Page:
Basic, Pro, and Premium

Basic - includes tracking protection for your desktop or mobile web browser. This is the basic anti-tracking service and works at the browser level. As soon as you install the extension, you’re redirected to an “honor system” page, which asks you to donate some amount of money once, monthly, or yearly. This is optional though.

Privacy Pro - includes tracking protection and the SmartVPN feature. When you first install the app, you’re hit with a 7-day trial, that concludes with a $4.99 monthly charge, but you can dismiss this and pay $25 per year, or not at all (and not get the service).

Premium - Includes all of the above features, but adds Full VPN service. When you first install there is an offer for 7 days free, followed by $11.99 per month (or $50 per year).

Both apps are unusable unless you’re on the trial or paying for the subscription. Almost every tap brings a popover to subscribe. That said, if you are going to use one of these apps and pay for the service, I’d recommend the Premium for the Full VPN, as it includes the minimum of VPN protection that I’d consider viable.

Platform Support

Understanding platform support on the Disconnect products can be difficult. The basic version is a browser-based extension, so it’s mostly operating system agnostic. The Privacy Pro version is an app that runs on iOS, MacOS, and Samsung devices. Premium is an app that has the broadest operating system support and runs on MacOS, Windows, iOS, and Android.

When in doubt, I’d say to search your App Store of choice for Disconnect and see which products are available for you.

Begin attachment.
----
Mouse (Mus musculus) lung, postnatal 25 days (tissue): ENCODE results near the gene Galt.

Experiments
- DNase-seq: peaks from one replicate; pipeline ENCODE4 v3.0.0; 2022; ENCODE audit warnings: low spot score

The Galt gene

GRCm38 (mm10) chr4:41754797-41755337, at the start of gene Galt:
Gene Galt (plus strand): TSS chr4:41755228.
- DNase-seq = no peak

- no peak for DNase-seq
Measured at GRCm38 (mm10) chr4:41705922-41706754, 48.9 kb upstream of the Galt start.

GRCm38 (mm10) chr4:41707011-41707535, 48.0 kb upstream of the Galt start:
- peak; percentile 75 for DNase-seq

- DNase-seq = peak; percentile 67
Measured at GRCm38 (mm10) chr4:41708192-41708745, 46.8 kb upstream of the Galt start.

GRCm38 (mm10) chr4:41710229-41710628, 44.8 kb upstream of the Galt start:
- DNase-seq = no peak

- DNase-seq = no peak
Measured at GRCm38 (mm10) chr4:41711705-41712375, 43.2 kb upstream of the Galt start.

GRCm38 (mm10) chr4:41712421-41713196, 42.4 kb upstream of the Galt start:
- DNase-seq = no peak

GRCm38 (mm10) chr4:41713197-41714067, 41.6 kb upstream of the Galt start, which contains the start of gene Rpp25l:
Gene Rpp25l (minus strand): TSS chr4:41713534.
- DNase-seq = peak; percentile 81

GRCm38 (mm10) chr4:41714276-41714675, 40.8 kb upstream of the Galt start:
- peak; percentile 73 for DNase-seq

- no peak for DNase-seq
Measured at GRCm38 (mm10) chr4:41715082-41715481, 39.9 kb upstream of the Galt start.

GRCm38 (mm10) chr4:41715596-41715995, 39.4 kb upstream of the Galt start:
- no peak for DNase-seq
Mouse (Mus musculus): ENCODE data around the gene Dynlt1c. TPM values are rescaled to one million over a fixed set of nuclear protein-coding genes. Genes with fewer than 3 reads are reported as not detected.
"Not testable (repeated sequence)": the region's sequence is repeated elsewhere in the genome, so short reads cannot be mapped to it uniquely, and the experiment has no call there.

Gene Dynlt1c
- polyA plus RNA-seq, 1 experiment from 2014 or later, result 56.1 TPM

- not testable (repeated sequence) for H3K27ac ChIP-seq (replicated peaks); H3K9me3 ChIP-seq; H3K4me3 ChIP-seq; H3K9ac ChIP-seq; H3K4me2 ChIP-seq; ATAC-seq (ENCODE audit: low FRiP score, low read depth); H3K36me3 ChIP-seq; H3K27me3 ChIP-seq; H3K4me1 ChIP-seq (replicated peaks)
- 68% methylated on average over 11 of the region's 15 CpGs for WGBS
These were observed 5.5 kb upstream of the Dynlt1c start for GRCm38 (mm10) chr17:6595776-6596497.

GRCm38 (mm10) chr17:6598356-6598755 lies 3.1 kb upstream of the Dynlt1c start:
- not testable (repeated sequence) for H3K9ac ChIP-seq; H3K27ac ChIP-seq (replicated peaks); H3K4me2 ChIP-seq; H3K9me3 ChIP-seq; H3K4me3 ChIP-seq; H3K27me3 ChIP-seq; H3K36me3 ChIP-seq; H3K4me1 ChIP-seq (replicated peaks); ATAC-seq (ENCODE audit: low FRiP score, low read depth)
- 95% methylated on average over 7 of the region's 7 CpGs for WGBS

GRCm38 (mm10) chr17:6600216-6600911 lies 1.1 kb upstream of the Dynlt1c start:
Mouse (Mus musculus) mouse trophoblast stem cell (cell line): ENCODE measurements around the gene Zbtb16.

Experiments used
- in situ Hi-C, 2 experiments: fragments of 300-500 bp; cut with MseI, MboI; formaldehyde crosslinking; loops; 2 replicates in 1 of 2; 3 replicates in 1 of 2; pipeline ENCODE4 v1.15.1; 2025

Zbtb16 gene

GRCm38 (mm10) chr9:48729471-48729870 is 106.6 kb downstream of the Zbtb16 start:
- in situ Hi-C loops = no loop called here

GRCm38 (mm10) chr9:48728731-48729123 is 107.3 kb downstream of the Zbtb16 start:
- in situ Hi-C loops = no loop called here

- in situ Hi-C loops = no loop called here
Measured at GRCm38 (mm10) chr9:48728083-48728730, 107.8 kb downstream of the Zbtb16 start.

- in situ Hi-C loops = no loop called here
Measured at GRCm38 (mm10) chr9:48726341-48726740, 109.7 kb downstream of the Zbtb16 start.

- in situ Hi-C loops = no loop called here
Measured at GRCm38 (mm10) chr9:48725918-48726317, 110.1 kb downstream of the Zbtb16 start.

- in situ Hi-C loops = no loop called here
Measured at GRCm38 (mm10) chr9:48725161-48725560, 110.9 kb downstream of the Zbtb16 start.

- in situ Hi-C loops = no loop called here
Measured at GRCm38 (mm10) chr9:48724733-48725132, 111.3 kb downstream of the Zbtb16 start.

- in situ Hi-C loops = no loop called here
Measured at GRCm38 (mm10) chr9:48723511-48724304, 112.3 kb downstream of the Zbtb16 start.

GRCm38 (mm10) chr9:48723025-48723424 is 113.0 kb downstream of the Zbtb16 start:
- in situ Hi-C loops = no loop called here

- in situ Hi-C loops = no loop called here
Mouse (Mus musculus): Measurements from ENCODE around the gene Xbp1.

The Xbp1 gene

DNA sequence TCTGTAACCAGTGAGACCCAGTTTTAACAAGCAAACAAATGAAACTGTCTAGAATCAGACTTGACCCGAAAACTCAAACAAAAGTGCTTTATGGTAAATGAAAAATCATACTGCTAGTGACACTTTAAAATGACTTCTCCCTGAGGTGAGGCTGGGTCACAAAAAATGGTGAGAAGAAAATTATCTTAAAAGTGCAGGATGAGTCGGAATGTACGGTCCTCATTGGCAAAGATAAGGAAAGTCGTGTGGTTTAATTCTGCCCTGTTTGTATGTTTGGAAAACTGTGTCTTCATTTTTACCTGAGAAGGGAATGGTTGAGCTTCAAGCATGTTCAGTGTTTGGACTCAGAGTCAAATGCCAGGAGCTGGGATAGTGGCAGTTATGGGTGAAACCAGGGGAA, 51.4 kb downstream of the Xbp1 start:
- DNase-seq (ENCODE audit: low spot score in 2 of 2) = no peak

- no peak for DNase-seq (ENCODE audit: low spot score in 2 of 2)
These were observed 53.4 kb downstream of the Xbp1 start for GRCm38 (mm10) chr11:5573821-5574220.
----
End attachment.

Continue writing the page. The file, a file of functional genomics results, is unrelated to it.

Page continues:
Conclusion

Disconnect is a complex service. It’s difficult for people to understand which product they need, and even when they do, platform support is fragmented and surprising. Most users will probably end up with the Premium product, which is the most expensive, and the one with the broadest platform support.

The products are also pretty obtrusive and insistent on monetization. Disconnect really seems to want you to pay them for using their technology. I don’t necessarily have anything against that, but I do feel a little uneasy when companies market free products that have mandatory in-app purchases.

The problem with hybrid products is that they’re rarely better than standalone versions. Privacy and security are areas where sacrificing flexibility for inclusivity can have very real implications on the efficacy of the technology. In most cases, I’d recommend skipping Disconnect entirely and going with a standalone blocker and a standalone VPN, which offer vastly more configuration options and are often available at a better price point.

Features

  • Blacklist
  • Whitelist
  • Blocks First Party Trackers
  • Blocks Third Party Trackers
  • Open Source

Operating System Support

  • Windows
  • macOS
  • iOS
  • Android
  • Linux

Browser Support

  • Safari
  • Firefox
  • Chrome
  • Edge